PopCo ~ Scarlett Thomas
By: Fatima Makki
This book revolves around the character of Alice Butler. She works in a massive toy corporation, the third largest one in the world, and works as a ‘creative’, thinking up new, cool toys for pre-teen kids, most of which revolve around code-breaking and spy-kits, etc. Her company, PopCo, sends off a select group of the employees to a secluded sprawling residence owned by their enigmatic CEO, Mac. Their mission is to remain at the residence until they come up with a brand new blockbuster product. As time goes by, we begin to learn a lot about Alice’s past, about her fascinating grandparents’ history as cryptanalyst (code-maker) and mathematician, and events at the residence start to unfold which show that PopCo’s shiny, colorful exterior belies the darker machinations that lie beneath.
Personal Opinion: I absolutely love this book. As I got towards the final part of the book, I found myself reading faster and more frequently, whilst at the same time making a conscious effort to slow down because I didn’t want the book to end! That to me is always the sign of a great book. This is my third book by the Scarlett Thomas, and she has definitely not failed my expectations.
There are so many layers to this book it’s very difficult to pinpoint just one thing I love about it: the flashbacks to Butler’s childhood are poignant and explain a lot about what has shaped her personality; there is a lot to learn in this book about mathematics, code-breaking and code-making, obscure information about WWII,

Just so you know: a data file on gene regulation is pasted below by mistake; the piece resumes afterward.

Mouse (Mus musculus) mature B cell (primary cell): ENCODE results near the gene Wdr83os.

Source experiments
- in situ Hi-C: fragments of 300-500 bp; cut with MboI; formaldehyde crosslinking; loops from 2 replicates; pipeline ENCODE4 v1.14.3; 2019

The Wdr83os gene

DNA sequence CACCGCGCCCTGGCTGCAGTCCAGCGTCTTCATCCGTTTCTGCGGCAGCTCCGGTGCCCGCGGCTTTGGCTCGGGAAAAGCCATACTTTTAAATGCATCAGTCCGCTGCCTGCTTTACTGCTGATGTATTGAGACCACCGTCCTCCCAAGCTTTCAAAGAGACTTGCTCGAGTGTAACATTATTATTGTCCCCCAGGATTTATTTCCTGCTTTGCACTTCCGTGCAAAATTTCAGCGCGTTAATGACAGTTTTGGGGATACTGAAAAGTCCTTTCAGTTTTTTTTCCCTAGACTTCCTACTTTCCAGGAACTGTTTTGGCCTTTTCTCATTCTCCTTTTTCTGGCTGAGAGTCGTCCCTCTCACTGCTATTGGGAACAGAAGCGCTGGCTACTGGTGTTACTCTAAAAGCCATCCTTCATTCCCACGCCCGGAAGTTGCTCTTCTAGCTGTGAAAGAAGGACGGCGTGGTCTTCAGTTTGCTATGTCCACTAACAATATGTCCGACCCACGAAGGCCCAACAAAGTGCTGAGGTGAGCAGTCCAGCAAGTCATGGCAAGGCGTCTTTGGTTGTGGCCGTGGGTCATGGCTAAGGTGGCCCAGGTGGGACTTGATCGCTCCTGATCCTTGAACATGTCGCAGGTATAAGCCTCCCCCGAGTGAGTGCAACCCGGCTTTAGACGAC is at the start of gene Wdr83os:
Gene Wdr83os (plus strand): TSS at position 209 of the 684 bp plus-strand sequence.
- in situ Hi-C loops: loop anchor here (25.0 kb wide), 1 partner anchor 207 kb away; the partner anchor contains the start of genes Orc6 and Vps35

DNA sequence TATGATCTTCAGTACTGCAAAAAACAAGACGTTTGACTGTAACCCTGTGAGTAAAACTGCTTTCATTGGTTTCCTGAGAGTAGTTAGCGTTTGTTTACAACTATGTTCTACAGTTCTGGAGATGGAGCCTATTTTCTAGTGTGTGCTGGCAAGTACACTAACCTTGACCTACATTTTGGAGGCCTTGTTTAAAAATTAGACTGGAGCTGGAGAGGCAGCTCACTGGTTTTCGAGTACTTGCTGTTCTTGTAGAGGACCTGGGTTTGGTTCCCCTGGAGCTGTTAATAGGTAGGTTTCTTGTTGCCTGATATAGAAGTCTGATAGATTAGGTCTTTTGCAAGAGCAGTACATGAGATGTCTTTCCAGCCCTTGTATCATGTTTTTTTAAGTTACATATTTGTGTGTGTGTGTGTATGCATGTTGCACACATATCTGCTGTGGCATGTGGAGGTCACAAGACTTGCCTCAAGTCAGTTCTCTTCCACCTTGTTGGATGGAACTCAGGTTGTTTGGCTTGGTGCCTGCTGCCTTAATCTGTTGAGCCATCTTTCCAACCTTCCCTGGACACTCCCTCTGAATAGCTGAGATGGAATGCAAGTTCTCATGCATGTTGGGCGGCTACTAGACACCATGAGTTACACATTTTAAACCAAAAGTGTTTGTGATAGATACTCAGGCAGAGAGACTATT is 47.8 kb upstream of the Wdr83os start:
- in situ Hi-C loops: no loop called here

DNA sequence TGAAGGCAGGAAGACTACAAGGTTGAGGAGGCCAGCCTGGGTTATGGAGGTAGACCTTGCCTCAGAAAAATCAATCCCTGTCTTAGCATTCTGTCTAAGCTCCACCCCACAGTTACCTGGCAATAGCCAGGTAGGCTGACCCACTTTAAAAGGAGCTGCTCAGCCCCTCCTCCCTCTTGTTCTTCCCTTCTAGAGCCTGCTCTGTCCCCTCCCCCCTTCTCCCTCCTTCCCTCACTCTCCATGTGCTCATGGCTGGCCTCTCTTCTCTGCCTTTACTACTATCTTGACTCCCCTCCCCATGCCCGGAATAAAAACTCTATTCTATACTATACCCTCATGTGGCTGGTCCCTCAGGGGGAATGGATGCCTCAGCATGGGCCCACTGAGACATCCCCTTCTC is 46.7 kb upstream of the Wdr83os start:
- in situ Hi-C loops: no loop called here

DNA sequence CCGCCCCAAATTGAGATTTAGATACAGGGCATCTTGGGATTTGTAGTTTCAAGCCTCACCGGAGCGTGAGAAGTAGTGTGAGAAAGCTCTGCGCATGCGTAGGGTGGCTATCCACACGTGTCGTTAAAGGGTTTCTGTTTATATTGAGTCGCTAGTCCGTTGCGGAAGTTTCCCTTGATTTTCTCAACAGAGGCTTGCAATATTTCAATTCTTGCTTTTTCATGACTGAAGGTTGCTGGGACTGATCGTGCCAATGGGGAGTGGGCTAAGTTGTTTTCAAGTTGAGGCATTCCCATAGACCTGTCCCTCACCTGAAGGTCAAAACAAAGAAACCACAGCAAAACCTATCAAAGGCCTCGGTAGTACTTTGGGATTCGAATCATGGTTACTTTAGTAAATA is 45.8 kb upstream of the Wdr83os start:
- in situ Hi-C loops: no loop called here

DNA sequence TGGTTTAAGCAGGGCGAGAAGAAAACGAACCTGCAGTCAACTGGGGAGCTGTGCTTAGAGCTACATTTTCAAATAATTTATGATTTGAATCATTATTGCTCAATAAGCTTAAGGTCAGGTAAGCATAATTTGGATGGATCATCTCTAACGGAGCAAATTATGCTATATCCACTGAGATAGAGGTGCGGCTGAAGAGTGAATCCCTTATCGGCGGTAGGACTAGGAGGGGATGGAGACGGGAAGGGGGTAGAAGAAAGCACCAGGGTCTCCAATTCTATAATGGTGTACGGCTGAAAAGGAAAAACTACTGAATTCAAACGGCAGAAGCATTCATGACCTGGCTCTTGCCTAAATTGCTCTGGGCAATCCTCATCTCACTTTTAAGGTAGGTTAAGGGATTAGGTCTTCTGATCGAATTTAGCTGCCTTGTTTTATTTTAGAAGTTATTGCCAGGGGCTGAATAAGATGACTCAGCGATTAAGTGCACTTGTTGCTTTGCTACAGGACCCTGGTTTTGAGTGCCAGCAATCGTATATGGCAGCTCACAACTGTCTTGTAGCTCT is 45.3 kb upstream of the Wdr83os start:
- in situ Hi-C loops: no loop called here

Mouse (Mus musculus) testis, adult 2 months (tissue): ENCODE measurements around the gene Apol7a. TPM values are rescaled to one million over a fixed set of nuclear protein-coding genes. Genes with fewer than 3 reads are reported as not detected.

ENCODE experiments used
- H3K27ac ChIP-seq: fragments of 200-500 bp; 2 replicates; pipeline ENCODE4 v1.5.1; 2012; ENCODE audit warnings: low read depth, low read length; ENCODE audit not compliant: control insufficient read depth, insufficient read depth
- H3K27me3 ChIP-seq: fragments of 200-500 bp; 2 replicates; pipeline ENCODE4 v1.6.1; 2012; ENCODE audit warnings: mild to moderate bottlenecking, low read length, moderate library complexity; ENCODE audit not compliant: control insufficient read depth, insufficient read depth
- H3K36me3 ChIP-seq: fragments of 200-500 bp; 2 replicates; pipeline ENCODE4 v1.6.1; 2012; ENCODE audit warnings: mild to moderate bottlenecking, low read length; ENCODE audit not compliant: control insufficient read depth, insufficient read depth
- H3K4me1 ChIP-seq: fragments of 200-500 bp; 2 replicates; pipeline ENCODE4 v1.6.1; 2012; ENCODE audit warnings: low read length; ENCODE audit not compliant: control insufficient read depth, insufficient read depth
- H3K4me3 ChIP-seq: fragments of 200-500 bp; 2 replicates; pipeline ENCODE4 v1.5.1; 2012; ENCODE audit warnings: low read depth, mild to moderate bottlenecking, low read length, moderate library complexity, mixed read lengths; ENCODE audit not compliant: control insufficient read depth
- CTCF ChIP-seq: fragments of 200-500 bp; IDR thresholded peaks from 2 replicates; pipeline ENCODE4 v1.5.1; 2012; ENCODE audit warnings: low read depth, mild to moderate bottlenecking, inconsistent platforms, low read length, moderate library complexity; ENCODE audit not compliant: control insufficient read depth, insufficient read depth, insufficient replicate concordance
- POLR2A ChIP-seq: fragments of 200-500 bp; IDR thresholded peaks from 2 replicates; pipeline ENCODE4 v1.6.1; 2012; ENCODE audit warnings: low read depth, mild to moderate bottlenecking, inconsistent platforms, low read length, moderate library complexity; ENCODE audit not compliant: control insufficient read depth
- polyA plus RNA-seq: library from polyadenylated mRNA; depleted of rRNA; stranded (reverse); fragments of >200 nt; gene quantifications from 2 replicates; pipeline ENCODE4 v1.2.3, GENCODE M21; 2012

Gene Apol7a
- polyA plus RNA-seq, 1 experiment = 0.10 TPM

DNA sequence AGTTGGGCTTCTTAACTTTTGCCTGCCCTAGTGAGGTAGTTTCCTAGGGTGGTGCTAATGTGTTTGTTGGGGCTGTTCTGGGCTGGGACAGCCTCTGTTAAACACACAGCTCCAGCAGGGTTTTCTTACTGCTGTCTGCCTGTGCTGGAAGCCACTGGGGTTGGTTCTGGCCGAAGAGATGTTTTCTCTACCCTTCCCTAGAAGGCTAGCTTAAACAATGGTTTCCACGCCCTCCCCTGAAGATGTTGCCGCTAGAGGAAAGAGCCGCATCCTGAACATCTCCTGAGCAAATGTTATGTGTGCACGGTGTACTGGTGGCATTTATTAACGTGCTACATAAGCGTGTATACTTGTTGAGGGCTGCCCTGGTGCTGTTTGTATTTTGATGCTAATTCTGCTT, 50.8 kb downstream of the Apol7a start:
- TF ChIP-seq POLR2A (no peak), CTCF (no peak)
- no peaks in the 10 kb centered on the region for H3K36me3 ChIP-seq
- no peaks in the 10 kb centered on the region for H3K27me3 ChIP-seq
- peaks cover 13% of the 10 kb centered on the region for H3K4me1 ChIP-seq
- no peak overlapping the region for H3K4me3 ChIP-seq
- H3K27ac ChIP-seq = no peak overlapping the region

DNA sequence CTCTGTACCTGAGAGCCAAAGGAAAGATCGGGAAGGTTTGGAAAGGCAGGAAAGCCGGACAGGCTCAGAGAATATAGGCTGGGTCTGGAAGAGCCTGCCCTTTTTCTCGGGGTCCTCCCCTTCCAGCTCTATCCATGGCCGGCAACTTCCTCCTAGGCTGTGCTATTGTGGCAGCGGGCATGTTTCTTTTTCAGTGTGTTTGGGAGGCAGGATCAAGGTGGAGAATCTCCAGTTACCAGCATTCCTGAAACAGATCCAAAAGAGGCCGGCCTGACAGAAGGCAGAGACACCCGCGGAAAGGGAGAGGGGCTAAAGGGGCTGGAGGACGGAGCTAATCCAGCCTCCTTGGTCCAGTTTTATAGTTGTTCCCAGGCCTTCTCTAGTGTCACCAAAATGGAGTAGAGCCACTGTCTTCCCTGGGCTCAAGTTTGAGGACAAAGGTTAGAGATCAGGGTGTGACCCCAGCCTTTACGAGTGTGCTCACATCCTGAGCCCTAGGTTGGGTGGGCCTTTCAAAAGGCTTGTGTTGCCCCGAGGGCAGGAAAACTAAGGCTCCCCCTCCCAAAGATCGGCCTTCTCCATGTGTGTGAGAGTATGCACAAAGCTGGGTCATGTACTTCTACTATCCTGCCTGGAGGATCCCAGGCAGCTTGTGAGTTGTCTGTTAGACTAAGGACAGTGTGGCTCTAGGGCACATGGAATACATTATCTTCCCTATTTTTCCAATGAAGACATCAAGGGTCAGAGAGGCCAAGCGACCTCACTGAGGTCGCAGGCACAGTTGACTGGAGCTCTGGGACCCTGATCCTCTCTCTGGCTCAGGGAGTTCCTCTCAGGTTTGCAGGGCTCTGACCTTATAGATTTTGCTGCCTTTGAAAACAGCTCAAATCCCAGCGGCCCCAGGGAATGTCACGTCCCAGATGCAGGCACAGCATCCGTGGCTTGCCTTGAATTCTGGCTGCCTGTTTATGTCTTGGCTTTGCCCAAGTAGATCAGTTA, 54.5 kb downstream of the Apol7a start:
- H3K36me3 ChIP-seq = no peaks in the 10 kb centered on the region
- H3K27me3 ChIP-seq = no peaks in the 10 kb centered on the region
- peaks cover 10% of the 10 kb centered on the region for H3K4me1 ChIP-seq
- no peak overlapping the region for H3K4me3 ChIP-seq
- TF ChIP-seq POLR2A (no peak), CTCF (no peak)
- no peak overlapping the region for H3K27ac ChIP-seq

and so much more, there’s a sub-plot involving buried pirate treasure, there’s some romance thrown in. I mean really, this book has it all! I still have one or two unanswered questions regarding some of the storyline, but that is more than compensated for by the author’s brilliant story-telling and all the wonderful twists and turns. As well as being highly entertaining, it is equally thought-provoking.
My rating: 10/10
Recommendation: Since the main character is a woman (and a fascinating one at that), I would think that the book would resonate more with women, especially young girls, as this book can almost be described as a coming of age story of a modern woman. It’s a good way of explaining morality to young teenage girls without being too preachy. But on the other hand, all the code-breaking, espionage, and pirate tales are stereotypically masculine hobbies. Basically, I’d give this to teens or young adults. If you like a good mystery, and food for thought, this is for you!